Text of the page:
The frequency presetting technique is to preset the frequency of the VCO to the target frequency with a small initial frequency error by presetting the signals of the digital processor. the synthesizer can settle down in a very short time. we select a large inductor L with a high Q value to increase the loop gain of VCO. In the VCO direct modulation is biased to VDD/2. C. Therefore. DESIGN AND IMPLEMENTATION OF TRANSMITTER A. The digital signal C[5:0] controls the presetting module with the output signal of LPF to produce a VCO control signal . Fig. 3(a) and (b). the temperature of the human body is almost constant. The oscillation frequency of the mixed-signal VCO can be preset accurately by the digital signal and finely tuned by the output signal of the LPF in the PLL loop. The typical EEPROM or FLASH memory requires additional masks so that even a small size of embedded memory brings additional cost for the entire system. the lock-in time can be shortened as long as the initial frequency error can be reduced. Its lock-in time almost does not depend on frequency step. In order to reduce the frequency error. these kinds of memories usually consume a lot of power. The mechanism where the frequency presetting method reduces the lock-in time of the synthesizer significantly is as follows. Since the lock-in time depends on the magnitude of the initial frequency error. Frequency Presetting Method The precision of the VCO output frequency and the lock-in time of PLL are important issues in VCO direct modulation mode and PLL-based mode. and MP11 transistors constitute . and natural frequency of the PLL loop. B. is almost constant and equal to VDD/2. and temperature. MP3 . Furthermore. process variation. In the mode. and a source follower. The digital signal P[3:0] is adopted to control capacitance of the LC tank and generate 16 overlapped discrete tuning curves to increase the desired frequency tuning range and lower VCO gain [12]. respectively. Mixed-signal VCO with a presetting module. respectively. The LC-tank VCO adopts complementary-type PMOS and NMOS to reduce the current needed for oscillation. Nonvolatile Memory For the medical application. Low-Power Mixed-Signal LC-Tank VCO Fig. after the output frequency of VCO is preset with a very small initial frequency error. the PLL loop is cut off and PLL-based mode. 4 shows the measured and simulated dependence of the VCO output fre0. a novel mixed-signal LC-tank VCO is designed. resistors. is the damping factor. 3 shows the proposed mixed-signal VCO. 3. it is suitable for the ultra-low-power medical application. III. It consists of an LC-tank VCO and a presetting module. as shown in Fig. In our dethe VCO. quency on the presetting signals P and C at The presetting module is a mixed-signal circuit. (a) Top architecture. switches. The signal sign. So the frequency calibration just needs to be done once after the chip is worn or implanted. It consists of a series of parallel current sources. MP1.: A 2. The frequency presetting technique proposed by our group [10] can be used to overcome the difficulties. (1) is the acceptable frequency error. an ultra-low-power NVM with a high efficiency charge pump circuit was designed by our lab [11]. The digital processor generates two terms of digital signals C and P to control the output frequency of VCO. Smaller will benefit phase noise performance and it also improves the resolution of frequency presetting.ZHANG et al. device parasitic effect. And the supply voltage is unchanged due to the on-chip voltage regulator. The NVM can store the presetting signals and calibration parameters when powered down so that the repetitive calibration process is avoided and the power consumption is saved in practical applications. OOK modulation can be achieved by switching the control signal and directly by the baseband data while FSK modulation can be realized by changing two different groups of presetting signals C[n:0]. Therefore. the signals C and P can accurately preset the output frequency of finely tunes the frequency. The lock-in time of the frequency synthesizer is defined as Fig. the output voltage of the LPF precisely tunes the frequency of the VCO. The memory can be integrated in a standard CMOS process and it is based on FN tunneling phenomenon with extremely small current density. In order to reduce power consumption. Thus. is the The factor is the initial frequency error. P[m:0] of VCO and divide ratio N[j:0] of DMP. Recently.4 GHz ENERGY-EFFICIENT TRANSMITTER FOR WIRELESS MEDICAL APPLICATIONS 41 the required presetting signals C and P from the NVM directly to preset the frequency of the VCO.9 V. (b) Presetting module.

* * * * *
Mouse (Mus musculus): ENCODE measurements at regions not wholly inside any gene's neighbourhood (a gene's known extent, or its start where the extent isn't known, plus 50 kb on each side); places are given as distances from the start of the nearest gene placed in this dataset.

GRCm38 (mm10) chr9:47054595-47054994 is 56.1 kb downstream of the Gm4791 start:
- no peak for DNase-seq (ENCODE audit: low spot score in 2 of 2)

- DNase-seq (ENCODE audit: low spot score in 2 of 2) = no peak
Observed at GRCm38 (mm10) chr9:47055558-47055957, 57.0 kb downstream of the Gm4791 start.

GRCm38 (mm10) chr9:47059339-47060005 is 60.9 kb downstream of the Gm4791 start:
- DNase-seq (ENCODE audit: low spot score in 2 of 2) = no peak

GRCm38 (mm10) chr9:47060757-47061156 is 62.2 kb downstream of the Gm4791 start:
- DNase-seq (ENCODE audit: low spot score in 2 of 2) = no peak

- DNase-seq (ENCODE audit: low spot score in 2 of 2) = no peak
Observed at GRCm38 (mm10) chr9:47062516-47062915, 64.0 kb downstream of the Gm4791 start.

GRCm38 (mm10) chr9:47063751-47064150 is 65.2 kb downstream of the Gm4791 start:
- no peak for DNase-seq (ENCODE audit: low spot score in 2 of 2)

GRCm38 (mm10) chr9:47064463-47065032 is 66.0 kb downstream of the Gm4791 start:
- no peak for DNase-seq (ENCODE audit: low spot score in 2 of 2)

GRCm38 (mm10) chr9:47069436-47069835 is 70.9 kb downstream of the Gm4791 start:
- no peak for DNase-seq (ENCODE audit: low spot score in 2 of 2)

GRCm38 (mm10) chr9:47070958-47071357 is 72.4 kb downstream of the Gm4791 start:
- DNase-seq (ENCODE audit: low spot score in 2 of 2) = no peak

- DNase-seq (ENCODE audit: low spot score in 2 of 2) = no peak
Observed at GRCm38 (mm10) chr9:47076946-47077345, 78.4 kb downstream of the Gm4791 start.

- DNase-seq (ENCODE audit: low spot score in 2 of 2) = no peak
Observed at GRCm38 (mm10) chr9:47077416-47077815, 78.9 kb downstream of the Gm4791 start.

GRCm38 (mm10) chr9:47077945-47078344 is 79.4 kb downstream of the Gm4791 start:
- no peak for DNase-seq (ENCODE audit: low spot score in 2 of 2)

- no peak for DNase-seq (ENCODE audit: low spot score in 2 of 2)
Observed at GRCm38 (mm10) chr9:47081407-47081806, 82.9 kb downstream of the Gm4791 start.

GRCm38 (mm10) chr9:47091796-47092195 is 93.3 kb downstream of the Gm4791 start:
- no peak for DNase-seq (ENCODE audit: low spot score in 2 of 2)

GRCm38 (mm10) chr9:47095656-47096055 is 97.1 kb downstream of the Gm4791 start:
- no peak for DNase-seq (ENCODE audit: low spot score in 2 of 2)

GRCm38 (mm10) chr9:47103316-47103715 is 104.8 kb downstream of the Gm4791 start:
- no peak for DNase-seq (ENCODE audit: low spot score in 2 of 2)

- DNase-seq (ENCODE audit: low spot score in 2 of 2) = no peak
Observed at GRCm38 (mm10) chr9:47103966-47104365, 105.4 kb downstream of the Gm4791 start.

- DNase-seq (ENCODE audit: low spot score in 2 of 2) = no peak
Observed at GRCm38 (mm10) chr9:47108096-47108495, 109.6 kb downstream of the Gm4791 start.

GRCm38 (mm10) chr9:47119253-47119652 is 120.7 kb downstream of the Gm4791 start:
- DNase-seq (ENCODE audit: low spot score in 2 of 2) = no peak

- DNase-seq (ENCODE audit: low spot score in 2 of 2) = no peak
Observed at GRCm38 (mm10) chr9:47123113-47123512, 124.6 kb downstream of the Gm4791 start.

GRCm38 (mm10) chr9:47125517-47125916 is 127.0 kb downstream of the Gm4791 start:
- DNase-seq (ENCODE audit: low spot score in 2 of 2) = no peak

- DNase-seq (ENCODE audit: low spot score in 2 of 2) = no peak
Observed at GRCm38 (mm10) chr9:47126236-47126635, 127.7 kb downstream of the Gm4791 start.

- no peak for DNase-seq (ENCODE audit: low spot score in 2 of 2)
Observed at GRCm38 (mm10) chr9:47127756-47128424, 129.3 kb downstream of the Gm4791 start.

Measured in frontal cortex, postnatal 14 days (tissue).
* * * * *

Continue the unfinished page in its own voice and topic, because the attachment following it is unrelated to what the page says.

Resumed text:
Fig. the dependence of the VCO presetting frequency on the signal C under different P signals is automatically measured by the frequency sampler.9 V. five points are sampled. The by the switches MP2. the PLL is opened by the switch S and the input of VCO is biased to of the VCO is divided 0.9 V. 3. the processor produces the measured data to form a fitting curve by the linear interpolation module. The value of resistor R is tuned by the 3-b digital signal RES_SEL[2:0] to make the presetting frequency more accurate. and MP12. a series of current sources with a different ratio of their currents: 2n ( 1. When a digital signal C[5:0] is inputted into the presetting module. FEBRUARY 2011 B. Frequency Autocalibration Fig. 2. the sampling points Si are shown in Fig. the module produces the voltage by the source follower. Output frequency Fo versus presetting signal C[5:0]. where and are sam(due to the sampling pling errors and with a 1-MHz reference clock). VOL. Then. respectively. which is 1 MHz. But the measured result shows that the dependence of the VCO presetting frequency on signal C deviated from the simulation result due to process variation and the device parasitic effect. The frequencies obtained by sampling at the points and are and . as shown in Fig. 5 shows the measured results of the transfer characteristics of the proposed VCO with a different frequency presetting signal C when the signal P[3:0] is set to “0100. And the output signal tunes the frequency of the VCO by adjusting the current through MP13. After this operation. respectively. The Monte Carlo simulations are used to guarantee that the frequency error can always be below the least-significant bit (LSB) of the C code settings across process and temperature. MP4 linearity between the VCO frequency and the presetting signal C[5:0] code can be ensured by carefully matching the design of the current sources.9 V. For example. the digital processor can automatically calibrate the relation between the presetting frequency and the signals C and P in the calibration mode by the following algorithm. The calibration algorithm is based on a frequency sampling and linear interpolation. 4. And by the DMP to generate the signal the will be sampled by the digital processor with the reference clock. 5.” The is about 25 MHz/V near the 0. First. NO. In practical applications. The error of the frequency calibration mainly results from the error of the frequency sampling and linear interpolation by the digital method. We assume that the is between the actual frequencies and target frequency at the sampled points and . 4. The fitting curve will be stored into the NVM. 5. respectively. The simulated on the presetting signals C and P at result shows the good linear relation between the presetting frequency and the signal C under three P signals. For every P signal. 5. the output frequency around 80 MHz. respectively. 1. respecerror) for target frequency are noted as tively. They can be expressed according to linear interpolation in Fig. 4. 6). Fig. Next. The 6-b frequency presetting digital signal C[5:0] controls the current sources on/off . Furthermore. Then. 4 shows the dependence of the VCO presetting frequency 0. we can obtain (4) .42 IEEE TRANSACTIONS ON BIOMEDICAL CIRCUITS AND SYSTEMS. the calculated signal C and the calibrated frequency (including and . measured (2) (3) Combining (2) and (3). the TX can be remotely controlled to perform the calibration process again in case the supply voltage and temperature changed. the value of signals C and P for the target frequency can be calculated from this fitting curve. 2. Thus. especially the layout design. The idea of calibrating the switched capacitors to achieve the reduced initial frequency offset is proposed in [13]. The signals C corresponding to points and are and . consisting of MP14 and MP15 to preset the frequency of the VCO with a small freof the LPF accurately quency error. The calibration resolution with 1-MHz reference frequency is discussed as follows. Transfer characteristics of the proposed VCO.